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Moderating the problem of rosacea


No simple, effective treatment exists for the 14 million Americans suffering from rosacea, according to figures released by the National Rosacea Society. The society reports that rosacea is becoming increasingly more common as a large number of the baby boom generation approaches the age where they become more predisposed to develop the condition, yet as many as 78 percent of them don't even know what rosacea is, let alone how to treat it.

Key Points

The options for treating rosacea and getting rid of the redness that develops across the cheeks, nose, forehead and chin are not that extensive. They boil down to preventing it, and treating it.

Jeffrey Weinberg, M.D., F.A.A.D., assistant clinical professor of dermatology at Columbia University, contends, "Getting rid of the redness is the hardest part of rosacea. Some individuals just have that flush-and-blush type of complexion that reacts to a lot of different stimuli in their environment, which cause them to flush.

Different stimuli can have a different impact on various patients, and it may take trial and error for the patient to determine which substances or events provoke a reaction in the skin.

Beyond behavior modification, Dr. Weinberg says the most common method for reducing redness is pharmacologic intervention - both topical and oral.

"My top two topical products are Finacea gel and Elidel (pimecrolimus, Novartis) Cream. The Finacea gel is a 15 percent azelaic acid gel and is made by Intendis. I prescribe that for use twice daily. I will also recommend Elidel Cream 1 percent twice daily because we want to avoid steroid use in rosacea."

Steroids can sometimes reduce inflammation in the short term, Dr. Weinberg says, but steroids can also cause medium- to long-term side effects that can actually counter the results the physician and the rosacea patient are trying to achieve.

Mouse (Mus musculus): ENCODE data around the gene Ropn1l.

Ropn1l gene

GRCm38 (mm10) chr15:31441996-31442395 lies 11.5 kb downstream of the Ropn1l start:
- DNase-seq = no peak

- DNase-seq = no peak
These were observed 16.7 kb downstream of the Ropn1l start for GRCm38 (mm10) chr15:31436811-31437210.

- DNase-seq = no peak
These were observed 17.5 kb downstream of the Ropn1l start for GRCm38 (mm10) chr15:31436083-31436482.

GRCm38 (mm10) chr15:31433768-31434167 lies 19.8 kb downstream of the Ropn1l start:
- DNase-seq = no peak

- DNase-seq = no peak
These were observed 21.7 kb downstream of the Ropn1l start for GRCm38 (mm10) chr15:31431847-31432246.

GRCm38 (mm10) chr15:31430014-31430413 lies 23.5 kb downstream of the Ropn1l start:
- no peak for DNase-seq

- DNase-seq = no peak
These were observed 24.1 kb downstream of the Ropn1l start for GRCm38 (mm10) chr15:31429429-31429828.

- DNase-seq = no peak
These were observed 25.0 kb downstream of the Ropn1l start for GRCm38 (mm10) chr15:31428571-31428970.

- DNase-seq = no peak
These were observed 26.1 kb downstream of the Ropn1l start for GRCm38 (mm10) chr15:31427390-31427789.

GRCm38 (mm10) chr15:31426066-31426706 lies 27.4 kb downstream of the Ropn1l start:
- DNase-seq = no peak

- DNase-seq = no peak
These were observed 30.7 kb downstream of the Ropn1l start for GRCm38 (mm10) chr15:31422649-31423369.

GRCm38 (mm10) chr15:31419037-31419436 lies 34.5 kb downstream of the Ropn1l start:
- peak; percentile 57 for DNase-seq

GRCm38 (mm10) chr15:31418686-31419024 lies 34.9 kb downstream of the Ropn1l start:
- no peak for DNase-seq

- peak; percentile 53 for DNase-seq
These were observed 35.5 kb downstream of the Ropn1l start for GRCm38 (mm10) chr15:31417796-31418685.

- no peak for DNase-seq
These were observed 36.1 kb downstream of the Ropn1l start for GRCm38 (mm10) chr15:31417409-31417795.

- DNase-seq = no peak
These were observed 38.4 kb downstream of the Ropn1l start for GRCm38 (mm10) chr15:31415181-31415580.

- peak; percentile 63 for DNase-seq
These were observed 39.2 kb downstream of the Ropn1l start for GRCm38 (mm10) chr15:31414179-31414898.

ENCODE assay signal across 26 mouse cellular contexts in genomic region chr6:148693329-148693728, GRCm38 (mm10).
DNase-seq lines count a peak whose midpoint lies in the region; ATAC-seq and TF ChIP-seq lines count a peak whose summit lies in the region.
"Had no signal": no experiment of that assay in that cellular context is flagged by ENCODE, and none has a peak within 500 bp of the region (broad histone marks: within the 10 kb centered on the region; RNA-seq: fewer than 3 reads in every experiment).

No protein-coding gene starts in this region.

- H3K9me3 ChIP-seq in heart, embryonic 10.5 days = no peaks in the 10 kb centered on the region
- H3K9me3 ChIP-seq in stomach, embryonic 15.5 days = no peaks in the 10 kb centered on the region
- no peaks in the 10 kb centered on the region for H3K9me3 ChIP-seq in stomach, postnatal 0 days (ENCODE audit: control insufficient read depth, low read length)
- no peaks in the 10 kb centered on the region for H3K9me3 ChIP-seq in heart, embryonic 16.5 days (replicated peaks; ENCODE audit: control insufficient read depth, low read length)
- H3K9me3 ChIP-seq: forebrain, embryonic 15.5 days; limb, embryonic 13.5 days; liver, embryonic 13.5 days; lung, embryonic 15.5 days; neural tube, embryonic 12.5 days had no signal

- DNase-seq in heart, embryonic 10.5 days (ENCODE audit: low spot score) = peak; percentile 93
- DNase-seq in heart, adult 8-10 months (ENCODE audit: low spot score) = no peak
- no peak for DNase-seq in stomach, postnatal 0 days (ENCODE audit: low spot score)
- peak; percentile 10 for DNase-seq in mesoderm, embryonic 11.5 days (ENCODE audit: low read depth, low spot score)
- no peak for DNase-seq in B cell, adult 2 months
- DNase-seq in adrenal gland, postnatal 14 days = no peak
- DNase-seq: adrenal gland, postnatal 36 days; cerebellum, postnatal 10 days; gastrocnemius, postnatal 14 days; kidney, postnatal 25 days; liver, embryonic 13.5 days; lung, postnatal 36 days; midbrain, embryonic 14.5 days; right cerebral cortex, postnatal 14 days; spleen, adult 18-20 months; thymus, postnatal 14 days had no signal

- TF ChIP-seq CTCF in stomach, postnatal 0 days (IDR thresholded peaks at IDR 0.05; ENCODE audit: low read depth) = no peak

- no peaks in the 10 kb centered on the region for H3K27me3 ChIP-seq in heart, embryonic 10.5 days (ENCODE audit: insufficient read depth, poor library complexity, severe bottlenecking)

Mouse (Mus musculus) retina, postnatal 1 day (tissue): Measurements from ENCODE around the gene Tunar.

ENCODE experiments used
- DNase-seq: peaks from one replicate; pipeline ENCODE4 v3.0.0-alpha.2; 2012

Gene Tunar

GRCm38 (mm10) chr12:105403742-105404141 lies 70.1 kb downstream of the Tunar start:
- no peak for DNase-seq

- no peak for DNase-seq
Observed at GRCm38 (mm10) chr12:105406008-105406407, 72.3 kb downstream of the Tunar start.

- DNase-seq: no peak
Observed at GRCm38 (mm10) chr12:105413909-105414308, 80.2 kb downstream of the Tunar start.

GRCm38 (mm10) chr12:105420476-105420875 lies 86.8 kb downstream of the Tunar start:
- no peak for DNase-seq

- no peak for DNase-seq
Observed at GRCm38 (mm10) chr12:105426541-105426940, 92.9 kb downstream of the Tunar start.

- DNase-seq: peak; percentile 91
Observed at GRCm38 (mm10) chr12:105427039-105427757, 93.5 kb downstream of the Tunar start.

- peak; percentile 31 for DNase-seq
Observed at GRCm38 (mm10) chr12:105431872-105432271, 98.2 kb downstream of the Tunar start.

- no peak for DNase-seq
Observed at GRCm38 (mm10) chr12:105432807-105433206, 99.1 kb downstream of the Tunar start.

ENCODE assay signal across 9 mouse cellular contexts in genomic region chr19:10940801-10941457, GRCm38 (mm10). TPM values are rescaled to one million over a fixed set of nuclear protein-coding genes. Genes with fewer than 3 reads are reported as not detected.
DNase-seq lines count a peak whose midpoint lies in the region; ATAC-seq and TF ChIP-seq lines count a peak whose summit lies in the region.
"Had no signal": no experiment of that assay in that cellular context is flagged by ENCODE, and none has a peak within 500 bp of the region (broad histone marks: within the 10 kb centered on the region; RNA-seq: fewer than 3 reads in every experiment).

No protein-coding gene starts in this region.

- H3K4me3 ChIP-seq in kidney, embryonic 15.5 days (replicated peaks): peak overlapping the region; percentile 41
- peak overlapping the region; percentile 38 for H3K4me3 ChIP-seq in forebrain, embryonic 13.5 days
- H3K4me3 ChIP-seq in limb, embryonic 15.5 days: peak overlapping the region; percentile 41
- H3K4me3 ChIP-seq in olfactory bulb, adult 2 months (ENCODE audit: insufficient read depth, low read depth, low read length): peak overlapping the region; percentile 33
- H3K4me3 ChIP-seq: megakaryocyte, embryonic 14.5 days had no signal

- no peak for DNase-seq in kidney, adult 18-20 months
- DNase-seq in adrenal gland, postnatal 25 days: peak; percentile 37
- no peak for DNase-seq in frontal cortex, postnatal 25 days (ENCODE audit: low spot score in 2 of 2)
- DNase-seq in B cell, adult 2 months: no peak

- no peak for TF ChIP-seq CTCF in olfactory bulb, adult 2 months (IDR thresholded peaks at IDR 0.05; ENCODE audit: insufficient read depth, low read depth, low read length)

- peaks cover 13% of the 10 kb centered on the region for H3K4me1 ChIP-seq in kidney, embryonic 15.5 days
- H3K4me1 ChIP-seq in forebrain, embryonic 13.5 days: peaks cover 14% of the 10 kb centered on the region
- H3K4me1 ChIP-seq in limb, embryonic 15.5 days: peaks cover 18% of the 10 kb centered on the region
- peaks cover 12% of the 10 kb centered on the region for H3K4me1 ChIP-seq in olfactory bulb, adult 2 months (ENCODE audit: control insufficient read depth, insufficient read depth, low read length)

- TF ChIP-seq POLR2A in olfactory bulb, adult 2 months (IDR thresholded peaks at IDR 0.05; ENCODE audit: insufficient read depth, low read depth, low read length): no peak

"Steroids can be a short-term fix, but they can actually thin the skin and cause dilated blood vessels, which is what we're fighting in the first place. It will exacerbate the rosacea," he says.

A new non-steroidal topical option is on the horizon, Dr. Weinberg says. CollaGenex Pharmaceuticals recently completed a phase 2 study on the effectiveness of COL-118 in reducing the erythema that can occur with rosacea, according to a recent press release from the company.

In addition to the topical, Dr. Weinberg says oral antibiotics can also be useful sometimes.

"I will prescribe Oracea, also from CollaGenex, 40 mg once a day. That, or a traditional antibiotic alternative can sometimes help reduce erythema."

Dr. Weinberg often refers patients for laser treatment in advance of starting antibiotic treatments.

"I find that laser treatment with a pulsed dye or other vascular laser can be helpful, especially if the patients have a lot of telangiectasias. For patients who have a lot of dilated blood vessels, it's not necessarily permanent, but in the short term, the laser can certainly provide a good therapeutic option."

Dr. Weinberg reiterates that there is no "magic bullet" for eliminating skin redness in rosacea patients, but that long-term behavior modification is probably the best place to start.

"This is a chronic condition, and you have to assume that, even when rosacea seems to be under control, it will return.

"Sometimes lifestyle changes are not sufficient. People may react whether they've removed the triggers in their lives or not. You're looking for things to cover all your bases. You can't cure rosacea; you're just looking for ways to moderate the problem."

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